We will not collect personal information about you just because you visit this Internet site. Some applications on this website provide you with the opportunity to order forms, ask questions requiring a response, sign up for electronic newsletters, participate in focus groups and customer surveys, or learn the status of filed returns or anticipated payments. Using these services is voluntary and may require that you provide additional personal information to us. Providing the requested information implies your consent for us to use this data in order to respond to your specific request.
Other Information We May Collect
All personal information you provide to us is voluntary. We may collect personal information about you (such as name, email address, Social Security number or other unique identifier) only if you specifically and knowingly provide it to us. We will use your information to process requests for certain services or information. Providing your information is generally voluntary, but if it is not provided, we might not be able to process your transaction. When information is required, we will let you know before we collect it.
Why We Collect Personal Information
We collect PII and other information only as necessary to administer our programs. The information you provide will be used only for that purpose. We do not sell the information collected at this site or any other information we collect. You do not have to give us personal information to visit our website.
How We Use Your Personal Information
Throughout our website, we will let you know if the information we ask you to provide is voluntary or required. By providing your personal information, you give us consent to use the information only for the purpose for which it was collected. We describe those purposes when we collect information. We will ask for your consent before using the information you provide for any secondary purpose other than those required by federal law.
Your Privacy Rights
The Senior Agency Official for Privacy (SAOP), as mandated by OMB M-16-24, has overall responsibility and accountability for ensuring the agency’s implementation of information privacy protections, including the agency’s full compliance with federal laws, regulations, and policies relating to information privacy. The SAOP for the IRS is positioned at the Department of Treasury.
Privacy and Civil Liberty Impact Assessments (PCLIA)
A PCLIA is a decision-making tool used to identify and mitigate privacy risks at the beginning of and throughout the development life cycle of a program or system. PCLIAs help the public understand what PII the agency is collecting, why it is being collected, and how it will be used, shared, accessed, secured and stored. The PCLIA uses the Fair Information Practice Principles (FIPPs) to assess and mitigate any impact on an individual’s privacy. Generally, a PCLIA is required before a program or system containing PII becomes operational.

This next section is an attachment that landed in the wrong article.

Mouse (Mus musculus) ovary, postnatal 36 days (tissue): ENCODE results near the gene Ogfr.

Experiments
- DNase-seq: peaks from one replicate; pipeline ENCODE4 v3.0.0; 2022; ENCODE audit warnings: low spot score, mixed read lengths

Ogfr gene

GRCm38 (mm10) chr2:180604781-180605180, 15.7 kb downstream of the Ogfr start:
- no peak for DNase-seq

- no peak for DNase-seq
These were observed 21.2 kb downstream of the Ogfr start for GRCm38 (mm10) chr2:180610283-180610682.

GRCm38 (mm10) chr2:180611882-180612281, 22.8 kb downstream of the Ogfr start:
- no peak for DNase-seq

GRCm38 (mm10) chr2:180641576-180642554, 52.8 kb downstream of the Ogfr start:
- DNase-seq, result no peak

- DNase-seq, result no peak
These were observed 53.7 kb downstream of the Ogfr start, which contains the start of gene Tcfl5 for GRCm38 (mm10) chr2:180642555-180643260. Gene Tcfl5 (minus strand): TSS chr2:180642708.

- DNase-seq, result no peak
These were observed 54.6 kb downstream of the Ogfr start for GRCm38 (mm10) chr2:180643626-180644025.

Generally, A PCLIA should accomplish these goals:
- Ensure conformance with applicable legal, regulatory, and policy requirements for privacy.
- Determine the risks and effects.
- Evaluate protections and alternative processes to mitigate potential privacy risks.
- Provide assurance to the public about the protection of privacy and constitutional rights.
Approved PCLIAs are published on the IRS's Privacy Impact Assessment page unless they are classified.
System of Records Notice (SORN)
A System of Records is a group of records under the control of any federal agency from which information is retrieved by a unique personal identifier assigned to an individual. A SORN is a formal notice to the public published in the Federal Register that identifies the purpose for which PII is collected, from whom and what type of PII is collected, how the PII is shared externally (routine uses), and how to access and correct any PII maintained by the department or agency.
A SORN is required when a government agency has a system of records as defined above. In some instances, the agency may have an existing SORN that covers a collection of systems or programs.
All SORNs are approved by the agency’s Chief Privacy Officer prior to publication and are sent to OMB and Congress for comment. After, they are published in the Federal Register for thirty days to give the public notice and time to comment. A program or system may not become operational until the SORN has been published for thirty days.
All IRS SORNs published in the Federal Register can be found on the U.S. Department of the Treasury System of Records Notices webpage. There is a section labeled “Exemptions claimed for the system” that lists any exemptions to the Privacy Act at the end of each SORN.
Computer Matching Agreements
A computer matching program is required by the Privacy Act for any computerized comparison of two or more automated systems of records, or a system of records with non-federal records, for establishing or verifying eligibility or compliance as it relates to cash or in-kind assistance or payments under federal benefit programs.
Notices for approved computer matching programs are published in the Federal Register and can be found on the U.S. Department of the Treasury Computer Matching Programs Webpage. There are exemptions for computer matching agreements for internal systems used for tax administration purposes.
Publicly Available Privacy Reports
In accordance with Section 522 of the Consolidated Appropriations Act of 2005, the Department of the Treasury prepares a report to Congress on an annual basis covering the Department’s activities which affect privacy. These activities include complaints of privacy violations, implementation of section 552a of title 5, 11 United States Code, internal controls, as well as other relevant matters. A listing of all publicly available privacy reports can be found at the U.S. Department of the Treasury Privacy Act Annual Reports webpage.
Privacy Act Implementation Rules and Exemptions
Information on IRS Privacy Act Implementation Rules can be found at the Federal Register Privacy Act Implementation for the U.S. Department of the Treasury.
Exemptions to the Privacy Act can be found near the end of each individual SORN, in the “Exemptions claimed for the system”, as well as in Treasury regulation 31 CFR 1.36.
Privacy Act Requests